Two more relievers went out the door as well. David Phelps has been a big contributor for the Cubs since he was dealt. But the deal brought the Jays back a potentially useful piece in righty Tom Hatch. He finished off his season with a strong 35 1/3 inning run at Toronto’s Double-A affiliate, over which he pitched to a 2.80 ERA with an exceptional 34:2 K/BB ratio. Finally, there was the swap that sent veteran reliever Daniel Hudson to the Nationals. Unlike the other deals, this was a classic rental scenario. It’s anyone’s guess what the team will get out of 23-year-old Kyle Johnston, the hurler added in return. He took a sharp turn for the worse upon arriving in his new org, allowing 22 earned runs with a terrible 13:20 K/BB ratio in 19 2/3 innings of action, but will have a chance to go back to the drawing board in the upcoming offseason.


    It turned out to be quite the quiet deadline for the Orioles. On deadline day itself, the club simply shipped Dan Straily to the Phillies in a minor move. Before that came only the aforementioned Cashner deal, which brought in a pair of 17-year-old Venezuelans. Elio Prado and Noelberth Romero. Those recent signees continued to play in the Dominican Summer League after the trade; whether they’ll ultimately deliver value to the Baltimore organization won’t be known for quite some time.

    So far as the O’s were concerned, the most notable aspects of the deadline were the moves not made. It seemed that reliever Mychal Givens would draw interest, as he was carrying strong peripherals despite an ugly ERA. No doubt the Orioles received offers, but they ultimately elected to hold him in hopes that he’d boost his value. That’s just what has happened so far: opposing hitters have mustered only seven singles and two walks against him over his past 13 appearances, during which time Givens has racked up 19 strikeouts.

    Otherwise, the non-moves weren’t terribly surprising, but there are a few of note. There was never much of a build-up surrounding young outfielder Trey Mancini. It’ll be interesting to see whether that occurs this winter. He’s also an extension possibility. The O’s also elected to hang onto infielders Hanser Alberto and Jonathan Villar. Both have hit quite well since the deadline, are on track to be tendered contracts, and could be traded away at any point moving forward.

    Connor Byrne <![CDATA[Latest On Alex Cora, Red Sox Front Office]]> 2019-09-11T06:35:25Z 2019-09-11T06:35:25Z With former president of baseball operations Dave Dombrowski now out of the organization, the Red Sox are on the hunt for a new front office chief. Dombrowski’s successor won’t have the right to choose a manager, though, as Red Sox president and CEO Sam Kennedy confirmed Tuesday on WEEI’s “Ordway, Merloni and Fauria” that Alex Cora will return in 2020, as Chris Cotillo of relays.

    It was already surprising enough that Boston fired Dombrowski on Sunday just under a year after winning its latest World Series title. And although Dombrowski hired Cora, it perhaps would have been even more stunning had the club moved on from the latter. The well-respected Cora has helped the Red Sox to a record of 184-122, including a 76-69 mark this season, during almost two years at the helm of their dugout. The club won’t return to the playoffs this year, though, which is surely among the reasons it ousted Dombrowski.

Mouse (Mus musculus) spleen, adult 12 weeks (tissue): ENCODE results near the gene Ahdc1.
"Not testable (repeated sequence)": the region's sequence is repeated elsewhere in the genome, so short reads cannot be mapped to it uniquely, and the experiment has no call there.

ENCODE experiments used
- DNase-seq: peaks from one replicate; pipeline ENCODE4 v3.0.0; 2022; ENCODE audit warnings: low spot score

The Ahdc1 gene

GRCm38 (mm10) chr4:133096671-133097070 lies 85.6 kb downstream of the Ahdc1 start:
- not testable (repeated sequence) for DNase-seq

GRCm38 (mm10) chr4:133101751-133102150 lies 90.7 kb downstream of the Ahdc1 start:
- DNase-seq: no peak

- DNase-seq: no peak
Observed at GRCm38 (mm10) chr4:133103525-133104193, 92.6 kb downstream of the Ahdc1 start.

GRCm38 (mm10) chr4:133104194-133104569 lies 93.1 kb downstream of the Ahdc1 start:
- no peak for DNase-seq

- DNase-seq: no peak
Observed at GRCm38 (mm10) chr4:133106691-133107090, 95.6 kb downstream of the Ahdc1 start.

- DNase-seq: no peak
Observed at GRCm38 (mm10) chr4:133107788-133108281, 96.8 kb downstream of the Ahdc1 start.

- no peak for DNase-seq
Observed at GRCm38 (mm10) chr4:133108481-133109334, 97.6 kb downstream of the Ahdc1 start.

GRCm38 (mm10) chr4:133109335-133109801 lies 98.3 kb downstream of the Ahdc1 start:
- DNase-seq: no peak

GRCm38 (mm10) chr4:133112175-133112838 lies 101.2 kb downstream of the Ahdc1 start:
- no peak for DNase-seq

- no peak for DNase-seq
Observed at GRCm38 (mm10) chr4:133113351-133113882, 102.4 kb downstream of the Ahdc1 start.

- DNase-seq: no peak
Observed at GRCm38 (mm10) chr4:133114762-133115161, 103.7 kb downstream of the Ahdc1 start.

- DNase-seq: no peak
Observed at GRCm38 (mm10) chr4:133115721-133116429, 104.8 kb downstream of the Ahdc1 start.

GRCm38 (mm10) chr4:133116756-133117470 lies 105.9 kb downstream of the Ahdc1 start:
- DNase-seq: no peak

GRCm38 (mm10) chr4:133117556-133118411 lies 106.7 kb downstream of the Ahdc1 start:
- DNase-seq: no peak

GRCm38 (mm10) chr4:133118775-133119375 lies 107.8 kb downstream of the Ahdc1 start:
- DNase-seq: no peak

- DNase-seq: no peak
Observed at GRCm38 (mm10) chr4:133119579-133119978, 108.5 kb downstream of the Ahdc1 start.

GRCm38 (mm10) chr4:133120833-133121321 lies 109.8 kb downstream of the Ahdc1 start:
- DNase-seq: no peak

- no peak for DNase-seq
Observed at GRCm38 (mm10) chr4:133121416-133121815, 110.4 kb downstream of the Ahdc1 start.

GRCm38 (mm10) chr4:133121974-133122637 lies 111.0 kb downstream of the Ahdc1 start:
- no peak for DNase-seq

Kennedy on Tuesday wasn’t wiling to delve into why the Red Sox moved on from Dombrowski, however (per Cotillo). Rather, he complimented Dombrowski on his performance with the organization, saying, “We won a world championship, a couple division championships. On a personal level, I enjoyed working with him.” But Kennedy did add, “Obviously, you don’t make a change unless you’re ready for new leadership in that specific department.”

    Unsurprisingly, there were issues behind the scenes, as Evan Drellich of The Athletic and Buster Olney of ESPN detail (subscriptions required). Dombrowski sought a contract extension multiple times in the wake of the team’s championship season, but its higher-ups wouldn’t oblige, according to Drellich. Ultimately, it doesn’t seem as if the Red Sox believed the aggressive Dombrowski was capable of putting them on a path toward sustained success. Dombrowski’s former bosses even wondered whether he was the right person for the job late during the 2018 regular season, when the Red Sox were on their way to a 108-win campaign, Olney reports.

    Thanks to Dombrowski’s exit, the Red Sox are currently operating with a group consisting of a few of his former underlings – Eddie Romero, Zack Scott, Brian O’Halloran and Raquel Ferreira – atop their baseball department. It’s possible they’ll end up replacing Dombrowski from outside, though, with Olney naming Diamondbacks general manager Mike Hazen as a speculative successor. Hazen’s a Boston native who worked for the Red Sox for 11 years before joining the Diamondbacks, who have been generally successful since he began running the ship in October 2016.

    While it’s easy to see the appeal of a Hazen-Boston reunion on paper, the Diamondbacks aren’t concerned they’ll lose him, as CEO Derrick Hall told Nick Piecoro of the Arizona Republic via text message: “I have no reason to think they are going to ask. He is under contract.”

    Hazen seems to have another two years left on his deal, though it’s unclear whether the D-backs have added more seasons to the pact, Piecoro notes. Regardless, because he’s under contract, Arizona would be able to stop Hazen from speaking to the Red Sox should they express interest in him.